Met tour is something to sing about
Visitors on the backstage tour get a glimpse of the many props, costumes and sets.
By NAEDINE JOY HAZELL
NEW YORK -- As the tour group snaked around a corner crowded with props and costumes, one teen-ager slumped against a wall and rested her strawberry-blond head against the closed door.
She folded her arms and sighed heavily.
When she rolled her eyes, even veteran tour guide John Strahan looked disconcerted and stumbled a little in his talk about the Metropolitan Opera. Perhaps he made a mental note to suggest that only adults be allowed on the tour.
Then, without lifting her head from the door, the teen waved her brother over.
"God, listen to this," she said, flattening her ear against the door. "I think it's Patricia Racette."
And that's what you can expect on a backstage Metropolitan Opera tour -- the unexpected, like a teen-ager who can identify a soprano through a closed rehearsal door. (Note: The backstage tours are temporarily suspended because of heightened security, but they are expected to return in 2002.)
Non-experts welcome: What most people know about opera would fit on a Diet Coke flip top -- three tenors, a Magic Flute and a gal named A & iuml;da. But you don't have to like opera to like this backstage opera tour.
Even if you don't know Don Carlo from Don Giovanni, the 90-minute walking tour is an intriguing look behind the scenes at the clutter, chaos and creativity that collide to create one of the world's most impressive productions.
The show is for the "front of the house." It's for the more than 800,000 people who attend the more than 200 performances each season.
Contrasts: The daily tours show the other side. Starting each day at 3:45 p.m. (after rehearsal), the tours practically sneak into the place, coming in through the stage door. The nearly 1,000 performers, stagehands and musicians involved in every production enter through a dingy underground garage that's nothing like the rich red carpeting, sweeping staircases and chandeliers that welcome the audience.
The dressing rooms for the opera's "stars" are so modest, they'd make even a B-list Hollywood type whine.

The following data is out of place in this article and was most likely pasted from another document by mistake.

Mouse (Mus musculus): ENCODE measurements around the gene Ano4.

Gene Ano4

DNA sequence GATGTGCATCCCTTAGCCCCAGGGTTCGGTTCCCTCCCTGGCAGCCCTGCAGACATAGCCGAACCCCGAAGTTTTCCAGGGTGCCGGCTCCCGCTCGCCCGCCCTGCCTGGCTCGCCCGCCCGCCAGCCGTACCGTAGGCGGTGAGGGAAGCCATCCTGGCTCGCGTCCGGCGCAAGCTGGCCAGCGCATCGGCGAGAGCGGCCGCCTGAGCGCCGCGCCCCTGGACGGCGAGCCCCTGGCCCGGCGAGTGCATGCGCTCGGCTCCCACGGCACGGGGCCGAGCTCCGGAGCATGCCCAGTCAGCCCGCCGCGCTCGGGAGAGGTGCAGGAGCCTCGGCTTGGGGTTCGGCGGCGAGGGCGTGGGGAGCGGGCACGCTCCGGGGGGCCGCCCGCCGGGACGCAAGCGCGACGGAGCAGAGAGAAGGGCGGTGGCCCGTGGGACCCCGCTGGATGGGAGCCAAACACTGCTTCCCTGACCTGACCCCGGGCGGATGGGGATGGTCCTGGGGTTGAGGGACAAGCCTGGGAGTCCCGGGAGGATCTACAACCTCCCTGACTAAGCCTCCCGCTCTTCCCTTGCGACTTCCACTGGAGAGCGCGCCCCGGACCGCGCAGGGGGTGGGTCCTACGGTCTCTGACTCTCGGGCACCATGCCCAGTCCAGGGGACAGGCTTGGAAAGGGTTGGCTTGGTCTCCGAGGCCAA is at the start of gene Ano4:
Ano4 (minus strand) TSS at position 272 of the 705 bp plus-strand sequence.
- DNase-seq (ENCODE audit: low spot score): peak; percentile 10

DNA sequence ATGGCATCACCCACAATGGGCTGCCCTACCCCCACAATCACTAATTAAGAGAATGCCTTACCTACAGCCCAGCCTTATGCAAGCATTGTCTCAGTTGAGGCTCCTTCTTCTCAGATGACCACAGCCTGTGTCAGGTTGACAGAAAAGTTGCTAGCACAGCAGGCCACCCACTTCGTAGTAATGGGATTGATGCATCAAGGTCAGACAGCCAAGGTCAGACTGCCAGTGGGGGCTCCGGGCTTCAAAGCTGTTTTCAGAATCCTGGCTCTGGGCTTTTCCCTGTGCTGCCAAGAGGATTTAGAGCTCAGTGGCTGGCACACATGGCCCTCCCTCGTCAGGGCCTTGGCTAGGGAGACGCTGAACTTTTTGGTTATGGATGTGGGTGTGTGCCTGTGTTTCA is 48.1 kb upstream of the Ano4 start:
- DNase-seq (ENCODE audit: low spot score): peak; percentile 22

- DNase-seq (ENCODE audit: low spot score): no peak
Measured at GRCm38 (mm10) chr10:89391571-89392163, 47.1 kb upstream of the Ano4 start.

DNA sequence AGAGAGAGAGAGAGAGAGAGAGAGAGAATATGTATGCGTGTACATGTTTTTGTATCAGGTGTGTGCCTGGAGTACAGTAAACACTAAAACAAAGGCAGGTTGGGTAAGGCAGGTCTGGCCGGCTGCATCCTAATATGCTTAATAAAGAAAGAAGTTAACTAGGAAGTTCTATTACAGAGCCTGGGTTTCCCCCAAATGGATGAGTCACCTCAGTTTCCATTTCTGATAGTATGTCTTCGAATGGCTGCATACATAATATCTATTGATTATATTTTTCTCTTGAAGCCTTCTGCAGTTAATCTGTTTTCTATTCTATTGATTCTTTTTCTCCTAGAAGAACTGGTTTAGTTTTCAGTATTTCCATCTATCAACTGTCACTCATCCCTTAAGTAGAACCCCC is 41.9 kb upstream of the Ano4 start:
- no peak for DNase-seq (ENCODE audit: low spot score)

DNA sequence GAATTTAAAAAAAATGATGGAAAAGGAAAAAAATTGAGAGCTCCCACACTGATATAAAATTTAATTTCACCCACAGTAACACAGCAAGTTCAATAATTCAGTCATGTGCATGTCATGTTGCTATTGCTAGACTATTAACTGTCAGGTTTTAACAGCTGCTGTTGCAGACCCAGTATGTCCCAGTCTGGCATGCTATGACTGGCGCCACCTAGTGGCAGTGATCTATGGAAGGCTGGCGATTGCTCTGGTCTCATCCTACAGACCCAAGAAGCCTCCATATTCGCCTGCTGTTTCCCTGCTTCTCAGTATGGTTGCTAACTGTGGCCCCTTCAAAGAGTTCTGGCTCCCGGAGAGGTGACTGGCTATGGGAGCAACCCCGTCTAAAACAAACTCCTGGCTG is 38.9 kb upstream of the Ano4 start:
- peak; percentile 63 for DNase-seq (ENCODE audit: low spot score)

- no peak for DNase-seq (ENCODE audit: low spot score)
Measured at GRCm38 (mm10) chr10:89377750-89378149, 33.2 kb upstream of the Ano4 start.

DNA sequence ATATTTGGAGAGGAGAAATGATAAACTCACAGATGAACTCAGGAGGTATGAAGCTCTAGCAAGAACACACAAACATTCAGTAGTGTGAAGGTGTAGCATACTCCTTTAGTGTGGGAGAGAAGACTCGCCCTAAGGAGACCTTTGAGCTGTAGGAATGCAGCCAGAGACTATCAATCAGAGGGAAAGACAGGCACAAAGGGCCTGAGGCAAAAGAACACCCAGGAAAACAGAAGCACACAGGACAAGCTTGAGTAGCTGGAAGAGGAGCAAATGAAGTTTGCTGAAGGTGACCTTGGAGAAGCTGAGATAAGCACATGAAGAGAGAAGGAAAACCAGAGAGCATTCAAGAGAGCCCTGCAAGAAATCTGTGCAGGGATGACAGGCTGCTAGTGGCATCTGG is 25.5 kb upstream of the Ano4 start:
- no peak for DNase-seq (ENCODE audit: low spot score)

The prop master's area looks like a dozen picked-over tag sales. Its bins -- of fake swords and scepters, fake flower arrangements, pretend musical instruments, cabinets groaning with pitchers, glasses, ashtrays, hatboxes and wall sconces -- overflow their containers.
The wig shop, one of the largest in the world, is crammed floor to ceiling with boxes of hairpieces made from humanlike yak hair.
The cinder-block hallways are lined with rolling costume racks, straining under yards and yards of velvet, satin and brocade.
"In the old, early days of opera, singers often provided their own costumes," Strahan said of the days before $80 seats. These days, opera is an elaborately staged cultural offering.
"For every person you see on stage, there are 10 behind the scenes who got them there," Strahan said during a tour last spring.
Scenery: Also behind the scenes is a rich m & eacute;lange of towering bits of scenery -- the glittering ornate Paris gambling salon from "Manon" or the stony solidity of the Temple of Solomon for "Nabucco." From the audience, they look real enough to touch, but stacked like groceries backstage, they are little more than pretty plywood, Styrofoam and faux brick.
Even though the Met has the world's largest theater elevator (about half the size of a basketball court), which comes in handy for moving scenery, there's still not enough space to store everything. The opera has 55 complete sets stored in warehouses in the Bronx or New Jersey.
"The sets are very sturdy. They were made to last many years," Strahan said as the tour makes it way through the scenery workshops. "Creating scenery here is a luxury. In the old Metropolitan Opera, it was done off premises and brought in."
Previous site: The "old" Metropolitan Opera House, which opened in 1883, was at Broadway and 39th Street. Its current location, in Lincoln Center on the upper West Side, was pasture land in those days. A much smaller venue, the former Met lives on in opera memory as the house where Arturo Toscanini made his debut in 1908, and it was the place that had two seasons where the playbills included both Toscanini and Gustav Mahler on the conducting roster.
From the start, the first opera house was considered too small and awkward, but it took more than 80 years to open the new house at Lincoln Center. Home to the opera as well as the American Ballet Theatre, the theater seats from 2,500 to 2,800, depending on the production.
Given the number of seats and sheer size of the theater, the following fact is particularly impressive -- the opera singers do not use microphones.